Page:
Effects of acute isometric resistance exercise on cervicomedullary motor evoked potentials

Document Type

Journal Article


Blackwell Munksgaard


School of Medical and Health Sciences


Originally published as:

Nuzzo, J. L., Barry, B. K., Gandevia, S. C., & Taylor, J. L. (2018). Effects of acute isometric resistance exercise on cervicomedullary motor evoked potentials. Scandinavian Journal of Medicine & Science in Sports, 28(5), 1514-1522. doi:10.1111/sms.13053

Original article available here.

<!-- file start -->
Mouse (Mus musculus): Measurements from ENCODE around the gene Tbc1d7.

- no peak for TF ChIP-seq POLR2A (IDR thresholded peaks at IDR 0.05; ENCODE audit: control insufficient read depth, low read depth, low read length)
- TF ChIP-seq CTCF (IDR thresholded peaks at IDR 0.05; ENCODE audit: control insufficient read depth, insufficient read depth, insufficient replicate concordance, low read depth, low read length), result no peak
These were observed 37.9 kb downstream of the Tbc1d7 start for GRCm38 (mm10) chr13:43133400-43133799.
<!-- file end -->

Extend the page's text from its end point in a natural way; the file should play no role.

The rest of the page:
Cervicomedullary motor evoked potentials (CMEPs) in relaxed biceps brachii have been reported to facilitate after acute isometric exercise of the elbow flexors. This facilitation, which reflects either enhanced corticospinal transmission or increased motoneurone excitability, has only been documented in the limb posture used during exercise. In Experiment 1, we tested if these spinal changes “transfer” to a second posture. Fourteen individuals completed 12 sets of high‐force isometric contractions of the elbow flexors with the forearm pronated. Before and after exercise, biceps CMEPs were acquired with the forearm either pronated or supinated. CMEPs in pronation and supination were facilitated after exercise, indicating transfer (57.5 ± 55.5% and 53.9 ± 54.9%, respectively; mean ± SD). In Experiment 2, we examined if exercise posture influences the effect that exercise has on CMEPs. A different sample of 14 individuals performed isometric exercise in 2 sessions. In one, exercise was performed in supination. In the other, exercise was performed in pronation. Exercise intensity and volume were the same as in Experiment 1, as were participant characteristics. CMEPs were unchanged after exercise in supination (13.6 ± 31.2%) and pronation (7.7 ± 41.5%). The absence of an effect differs from the finding of Experiment 1. Thus, effects of acute isometric resistance exercise on corticospinal transmission and/or motoneurone excitability are not as consistent as previously thought. When exercise induces this spinal change, the effect is not specific to the posture used for exercise. However, the change does not always occur, and the reasons for this remain unknown.